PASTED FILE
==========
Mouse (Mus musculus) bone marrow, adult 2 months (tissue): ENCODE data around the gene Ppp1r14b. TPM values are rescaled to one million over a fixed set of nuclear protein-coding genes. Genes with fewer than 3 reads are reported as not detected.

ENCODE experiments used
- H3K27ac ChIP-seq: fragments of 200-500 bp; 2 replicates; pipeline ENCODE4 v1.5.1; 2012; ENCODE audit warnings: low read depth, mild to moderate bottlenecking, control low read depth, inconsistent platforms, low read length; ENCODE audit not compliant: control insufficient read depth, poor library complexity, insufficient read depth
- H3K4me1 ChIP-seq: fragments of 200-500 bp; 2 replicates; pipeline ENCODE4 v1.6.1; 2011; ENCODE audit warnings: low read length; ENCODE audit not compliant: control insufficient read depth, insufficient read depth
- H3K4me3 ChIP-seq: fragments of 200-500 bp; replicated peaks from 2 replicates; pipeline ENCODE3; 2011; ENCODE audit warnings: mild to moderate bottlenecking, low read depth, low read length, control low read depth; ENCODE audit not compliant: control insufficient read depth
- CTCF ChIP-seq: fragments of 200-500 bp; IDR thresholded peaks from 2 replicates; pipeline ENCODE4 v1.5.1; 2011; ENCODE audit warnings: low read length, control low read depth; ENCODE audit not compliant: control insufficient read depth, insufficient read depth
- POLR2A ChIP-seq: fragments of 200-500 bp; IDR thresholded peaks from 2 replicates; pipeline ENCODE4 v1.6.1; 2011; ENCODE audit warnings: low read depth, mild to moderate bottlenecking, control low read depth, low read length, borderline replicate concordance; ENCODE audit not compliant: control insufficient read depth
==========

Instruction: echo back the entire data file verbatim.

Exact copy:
Mouse (Mus musculus) bone marrow, adult 2 months (tissue): ENCODE data around the gene Ppp1r14b. TPM values are rescaled to one million over a fixed set of nuclear protein-coding genes. Genes with fewer than 3 reads are reported as not detected.

ENCODE experiments used
- H3K27ac ChIP-seq: fragments of 200-500 bp; 2 replicates; pipeline ENCODE4 v1.5.1; 2012; ENCODE audit warnings: low read depth, mild to moderate bottlenecking, control low read depth, inconsistent platforms, low read length; ENCODE audit not compliant: control insufficient read depth, poor library complexity, insufficient read depth
- H3K4me1 ChIP-seq: fragments of 200-500 bp; 2 replicates; pipeline ENCODE4 v1.6.1; 2011; ENCODE audit warnings: low read length; ENCODE audit not compliant: control insufficient read depth, insufficient read depth
- H3K4me3 ChIP-seq: fragments of 200-500 bp; replicated peaks from 2 replicates; pipeline ENCODE3; 2011; ENCODE audit warnings: mild to moderate bottlenecking, low read depth, low read length, control low read depth; ENCODE audit not compliant: control insufficient read depth
- CTCF ChIP-seq: fragments of 200-500 bp; IDR thresholded peaks from 2 replicates; pipeline ENCODE4 v1.5.1; 2011; ENCODE audit warnings: low read length, control low read depth; ENCODE audit not compliant: control insufficient read depth, insufficient read depth
- POLR2A ChIP-seq: fragments of 200-500 bp; IDR thresholded peaks from 2 replicates; pipeline ENCODE4 v1.6.1; 2011; ENCODE audit warnings: low read depth, mild to moderate bottlenecking, control low read depth, low read length, borderline replicate concordance; ENCODE audit not compliant: control insufficient read depth